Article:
Taiwanese prosecutors charged five people Thursday with professional negligence for their involvement in the construction of an apartment tower that collapsed in a February earthquake, killing more than 100 people.
The 17-story Wei-Guan Golden Dragon apartment complex in Tainan, a city in Taiwan's south, toppled in the early hours of Feb. 6 during a 6.4 magnitude earthquake — the island's worst since 1999 — and killed 115 people, all but one of the total who died in the temblor.
Many spent days trapped beneath a mountain of rubble before they died.
Tainan's prosecutors' office charged the Wei-Guan Construction Company's former chairman Lin Ming-hui, its design manager, two of its architects and a construction technician at an engineering firm.
Quakes regularly rattle Taiwan, an island on the Asia-Pacific ring of fire, and most of Tainan's buildings should have been able to withstand the force of the quake. So prosecutors began in February a search for wrongdoing.
Prosecutors accused the defendants of sacrificing the quality of building materials to save money. All five were charged with professional neglect leading to severe injury and damage. Three were arrested, and the prosecutor is recommending to a district court that each serve the maximum sentence of five years.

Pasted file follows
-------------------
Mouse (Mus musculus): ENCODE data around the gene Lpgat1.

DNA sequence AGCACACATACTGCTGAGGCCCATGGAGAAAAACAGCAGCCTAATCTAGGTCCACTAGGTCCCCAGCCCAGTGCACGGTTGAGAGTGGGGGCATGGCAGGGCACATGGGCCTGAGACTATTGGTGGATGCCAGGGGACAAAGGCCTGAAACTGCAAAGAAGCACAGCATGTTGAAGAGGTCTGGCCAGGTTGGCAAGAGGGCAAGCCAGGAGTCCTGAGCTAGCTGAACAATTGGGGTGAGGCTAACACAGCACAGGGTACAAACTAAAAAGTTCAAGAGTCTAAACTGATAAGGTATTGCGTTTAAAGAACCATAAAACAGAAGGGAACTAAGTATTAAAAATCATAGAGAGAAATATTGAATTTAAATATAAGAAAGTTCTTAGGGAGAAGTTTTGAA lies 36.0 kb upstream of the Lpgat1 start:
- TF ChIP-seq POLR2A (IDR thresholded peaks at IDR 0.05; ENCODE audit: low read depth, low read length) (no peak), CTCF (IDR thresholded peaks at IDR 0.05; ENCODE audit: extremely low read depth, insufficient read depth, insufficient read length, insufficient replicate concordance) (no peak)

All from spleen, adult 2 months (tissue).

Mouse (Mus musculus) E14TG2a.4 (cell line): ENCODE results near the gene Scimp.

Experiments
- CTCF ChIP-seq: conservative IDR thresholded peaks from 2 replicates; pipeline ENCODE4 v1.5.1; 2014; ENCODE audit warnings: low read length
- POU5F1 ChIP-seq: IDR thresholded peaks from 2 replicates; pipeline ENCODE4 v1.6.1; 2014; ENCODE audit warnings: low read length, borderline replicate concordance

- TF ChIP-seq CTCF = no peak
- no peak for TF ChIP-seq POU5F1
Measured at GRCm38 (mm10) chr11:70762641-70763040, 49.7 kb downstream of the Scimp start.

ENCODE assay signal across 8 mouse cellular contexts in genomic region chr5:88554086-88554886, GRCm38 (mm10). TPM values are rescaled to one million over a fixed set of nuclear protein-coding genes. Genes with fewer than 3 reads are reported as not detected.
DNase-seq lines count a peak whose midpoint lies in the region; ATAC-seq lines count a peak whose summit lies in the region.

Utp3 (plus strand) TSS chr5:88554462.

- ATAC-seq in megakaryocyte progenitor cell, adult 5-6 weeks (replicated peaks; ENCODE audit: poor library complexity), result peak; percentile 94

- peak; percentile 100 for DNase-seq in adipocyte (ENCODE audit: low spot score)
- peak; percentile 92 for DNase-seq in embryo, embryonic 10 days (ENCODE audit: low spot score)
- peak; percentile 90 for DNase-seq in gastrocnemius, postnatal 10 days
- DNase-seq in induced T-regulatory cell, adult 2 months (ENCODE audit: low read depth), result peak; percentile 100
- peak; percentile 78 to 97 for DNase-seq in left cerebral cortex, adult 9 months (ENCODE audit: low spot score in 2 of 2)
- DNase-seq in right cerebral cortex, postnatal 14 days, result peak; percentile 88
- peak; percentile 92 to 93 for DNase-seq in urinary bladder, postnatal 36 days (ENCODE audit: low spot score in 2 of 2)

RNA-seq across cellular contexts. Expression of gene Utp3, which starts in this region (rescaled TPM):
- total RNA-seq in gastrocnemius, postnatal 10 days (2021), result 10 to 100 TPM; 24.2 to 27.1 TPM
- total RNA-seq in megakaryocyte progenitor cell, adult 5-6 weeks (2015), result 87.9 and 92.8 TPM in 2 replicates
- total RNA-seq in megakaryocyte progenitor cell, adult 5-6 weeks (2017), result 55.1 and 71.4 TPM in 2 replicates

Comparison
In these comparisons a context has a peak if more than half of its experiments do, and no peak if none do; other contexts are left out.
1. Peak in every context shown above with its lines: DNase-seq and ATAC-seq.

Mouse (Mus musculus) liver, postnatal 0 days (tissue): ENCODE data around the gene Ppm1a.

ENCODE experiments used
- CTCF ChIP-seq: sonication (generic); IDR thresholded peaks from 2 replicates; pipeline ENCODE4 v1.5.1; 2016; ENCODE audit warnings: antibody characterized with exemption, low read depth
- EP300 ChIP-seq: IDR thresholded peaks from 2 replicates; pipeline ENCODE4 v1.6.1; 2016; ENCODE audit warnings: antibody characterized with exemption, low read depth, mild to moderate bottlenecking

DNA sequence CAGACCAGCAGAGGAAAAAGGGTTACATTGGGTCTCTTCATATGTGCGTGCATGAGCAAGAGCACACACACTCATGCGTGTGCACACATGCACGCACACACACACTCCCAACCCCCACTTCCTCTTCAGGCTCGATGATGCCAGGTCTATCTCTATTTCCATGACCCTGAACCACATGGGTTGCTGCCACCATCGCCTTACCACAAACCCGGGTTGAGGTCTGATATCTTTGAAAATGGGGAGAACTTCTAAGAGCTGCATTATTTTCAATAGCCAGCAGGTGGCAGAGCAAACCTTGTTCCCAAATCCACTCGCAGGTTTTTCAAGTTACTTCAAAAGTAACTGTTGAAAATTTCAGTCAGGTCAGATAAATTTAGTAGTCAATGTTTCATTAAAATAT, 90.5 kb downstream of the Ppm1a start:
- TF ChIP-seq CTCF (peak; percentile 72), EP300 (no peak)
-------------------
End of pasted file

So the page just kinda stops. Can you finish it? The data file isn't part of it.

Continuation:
"Suspects went so far as to cut corners and increase the floor area out of compliance with structural calculation," prosecutor's office spokesman Chen Chien-hung said. Specifically, Chen added, they had altered beam-column joints and column sections in the 27-year-old building.
Construction scholars and industry experts told Taiwanese media that weak concrete in the apartment towers may have led to their collapse.
The prosecution may ease lingering outrage among Tainan residents, said Shane Lee, a political scientist at Chang Jung Christian University in Taiwan. After the quake, some questioned the extent of faulty construction in their city of 1.9 million people.
"Right after the earthquake, people were very furious about the construction companies," said Lee, a Tainan inhabitant whose running water was knocked out by the quake. "At the time you could feel that."
The quake has sparked a government review of building safety throughout Taiwan.
Days after the quake, officials ordered that many older buildings and all schools be checked for safety. Last month, the government released a soil liquefaction study labeling swaths of land in eight cities and counties as highly at risk of letting structures collapse. The weakest areas cover about half of developed Taipei.
Officials vowed to spend $735 million over the next six years on infrastructure improvements.
Structures built in Taiwan before 1970 pose the greatest risk, quake experts on the island say, followed by those built between 1970 and the quake of 1999, after officials significantly boosted construction standards.
Jennings is a special correspondent.
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